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Takotsubo Syndrome and Acute Myocardial Infarction: Causal Links

Published:November 17, 2015DOI:https://doi.org/10.1016/j.amjcard.2015.11.005
      Thanks to Dr Madias for his instructive comments
      • Madias J.E.
      Could takotsubo syndrome trigger type I myocardial infarction?.
      entitled “could takotsubo syndrome (TS) trigger type 1 myocardial infarction” on our recently published report in the American Journal of Cardiology entitled “A missed penalty kick triggered coronary death in the husband and broken heart syndrome in the wife.”
      • Y-Hassan S.
      • Feldt K.
      • Stalberg M.
      A missed penalty kick triggered coronary death in the husband and broken heart syndrome in the wife.
      I greatly appreciated Dr Madias awareness of another case, which we regrettably have unnoticed, of TS in an 82-year-old Italian woman watching a football game where the results frustrated and angered the patient who blamed for the loss the Italian national team coach, Marcello Lippi. Kim et al
      • Kim S.J.
      • Morelli R.
      Lippi-induced cardiomyopathy.
      reported that case as “Lippi-induced cardiomyopathy.” Dr Madias has in addition raised an interesting hypothesis, which is whether the acute myocardial infarction in our patient's husband triggered by the stressful football game followed by a fierce argument has been facilitated by initial TS. Madias proposed that “the disrupted systolic motion of the left ventricular myocardium, with normokinetic/hyperkinetic myocardial territories abutting akinetic myocardial regions, could have led to a rupture of a coronary plaque in the left anterior descending coronary artery and coronary thrombotic occlusion resulting in acute myocardial infarction.” Because of the patient's critical clinical condition, left ventriculography was not performed during coronary angiography and angioplasty. Nevertheless, echocardiography 13 hours and 2 days after the angioplasty revealed hyopkinesia in the anterior, septal, and apical segments; the contractions in the inferior and lateral wall were normal. Consequently, the left ventricular wall motion abnormality pattern was not consistent with TS in that patient. However, the hypothesis proposed by Madias is appealing and warrants further research. On the other hand, there is evidence and reports that acute coronary syndrome including spontaneous coronary artery dissection (SCAD) may trigger TS. We have recently reported on a series of 20 patients with acute coronary syndrome having left ventricular wall motion abnormality pattern consistent with TS.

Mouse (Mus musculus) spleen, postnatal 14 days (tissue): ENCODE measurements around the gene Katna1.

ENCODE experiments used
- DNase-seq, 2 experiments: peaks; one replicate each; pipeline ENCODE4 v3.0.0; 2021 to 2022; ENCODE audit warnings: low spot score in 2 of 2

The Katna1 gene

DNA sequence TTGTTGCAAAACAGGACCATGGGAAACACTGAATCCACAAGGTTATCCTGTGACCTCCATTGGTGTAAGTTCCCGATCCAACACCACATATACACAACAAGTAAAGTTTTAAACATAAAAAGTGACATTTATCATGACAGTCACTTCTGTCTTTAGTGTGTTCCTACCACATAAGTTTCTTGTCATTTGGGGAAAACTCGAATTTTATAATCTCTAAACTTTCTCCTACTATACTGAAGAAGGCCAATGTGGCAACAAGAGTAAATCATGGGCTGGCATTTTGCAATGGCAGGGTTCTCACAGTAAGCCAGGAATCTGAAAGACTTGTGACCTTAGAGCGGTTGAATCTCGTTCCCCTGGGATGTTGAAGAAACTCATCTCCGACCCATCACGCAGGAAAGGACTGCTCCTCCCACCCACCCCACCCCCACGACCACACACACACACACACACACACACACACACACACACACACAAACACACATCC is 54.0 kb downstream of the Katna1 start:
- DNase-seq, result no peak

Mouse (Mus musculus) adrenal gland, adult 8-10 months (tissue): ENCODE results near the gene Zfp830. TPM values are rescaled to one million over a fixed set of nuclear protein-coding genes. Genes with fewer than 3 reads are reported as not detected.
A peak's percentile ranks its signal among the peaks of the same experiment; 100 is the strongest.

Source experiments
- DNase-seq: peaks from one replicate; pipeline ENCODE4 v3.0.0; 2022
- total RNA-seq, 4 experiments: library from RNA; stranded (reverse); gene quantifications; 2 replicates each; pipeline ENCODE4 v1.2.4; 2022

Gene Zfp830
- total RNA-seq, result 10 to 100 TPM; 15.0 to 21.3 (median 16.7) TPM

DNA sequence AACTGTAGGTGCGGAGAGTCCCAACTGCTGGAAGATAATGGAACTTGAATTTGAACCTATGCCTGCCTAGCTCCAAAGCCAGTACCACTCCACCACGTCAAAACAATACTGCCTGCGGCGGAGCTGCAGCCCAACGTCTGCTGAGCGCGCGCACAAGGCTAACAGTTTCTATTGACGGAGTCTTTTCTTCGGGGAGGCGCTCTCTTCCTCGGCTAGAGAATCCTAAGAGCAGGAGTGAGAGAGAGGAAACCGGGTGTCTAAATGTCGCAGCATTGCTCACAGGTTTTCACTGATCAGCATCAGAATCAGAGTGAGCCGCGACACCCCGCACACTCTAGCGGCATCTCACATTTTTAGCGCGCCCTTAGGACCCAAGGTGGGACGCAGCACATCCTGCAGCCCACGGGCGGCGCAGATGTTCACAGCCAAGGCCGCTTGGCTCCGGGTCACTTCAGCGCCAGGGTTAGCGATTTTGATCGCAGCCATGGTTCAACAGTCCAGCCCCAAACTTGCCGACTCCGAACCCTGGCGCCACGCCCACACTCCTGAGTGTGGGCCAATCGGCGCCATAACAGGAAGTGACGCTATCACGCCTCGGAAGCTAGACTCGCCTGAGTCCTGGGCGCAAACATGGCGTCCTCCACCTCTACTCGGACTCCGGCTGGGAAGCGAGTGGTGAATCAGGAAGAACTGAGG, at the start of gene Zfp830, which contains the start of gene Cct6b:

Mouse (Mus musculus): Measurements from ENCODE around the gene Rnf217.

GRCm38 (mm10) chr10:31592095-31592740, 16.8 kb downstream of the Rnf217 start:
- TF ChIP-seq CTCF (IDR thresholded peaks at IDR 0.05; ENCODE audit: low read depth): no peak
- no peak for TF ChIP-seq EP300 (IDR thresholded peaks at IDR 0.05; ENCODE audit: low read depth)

• Y-Hassan S.
      Takotsubo syndrome triggered by acute coronary syndrome in a cohort of 20 patients: an often missed diagnosis.
      Postischemic myocardial stunning is actually a form of TS and was the starting point of TS.
      • Y-Hassan S.
      Post-ischemic myocardial stunning was the starting point of takotsubo syndrome: restitution is justified after falling down on.
      Madias hypothesis could be interesting in the discussion of the causal link between SCAD and TS. Noteworthy, SCAD and TS afflict predominantly women and both conditions can be induced by an emotional or extreme physical stress factors; thus, for us, an unknown common pathogenesis for both disease entities could be a possibility.
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      References

        • Madias J.E.
        Could takotsubo syndrome trigger type I myocardial infarction?.
        Am J Cardiol. 2015; 116: 1951
        • Y-Hassan S.
        • Feldt K.
        • Stalberg M.
        A missed penalty kick triggered coronary death in the husband and broken heart syndrome in the wife.
        Am J Cardiol. 2015; 116: 1639-1642
        • Kim S.J.
        • Morelli R.
        Lippi-induced cardiomyopathy.
        Hellenic J Cardiol. 2011; 52: 91-92
        • Y-Hassan S.
        Takotsubo syndrome triggered by acute coronary syndrome in a cohort of 20 patients: an often missed diagnosis.
        Int J Cardiol Res. 2015; 02: 28-33
        • Y-Hassan S.
        Post-ischemic myocardial stunning was the starting point of takotsubo syndrome: restitution is justified after falling down on.
        Int J Cardiol. 2015; 198: 174-175

      Linked Article

      • Could Takotsubo Syndrome Trigger Type I Myocardial Infarction?
        American Journal of CardiologyVol. 116Issue 12
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          I read the interesting report by Y-Hassan et al,1 published online ahead of print, on September 3, 2015, in the American Journal of Cardiology, about a 64-year-old woman who suffered midventricular Takotsubo syndrome (TTS) with subsequent full recovery, after the defeat of the Chilean national football (soccer) team by the Brazilian national team during the FIFA 2014 World Championship. The inception of her illness was 75 minutes after the onset of cardiac arrest of her husband who had an acute myocardial infarction (AMI), 2 hours after the completion of the game, and died from anoxic encephalopathy 3 days later.
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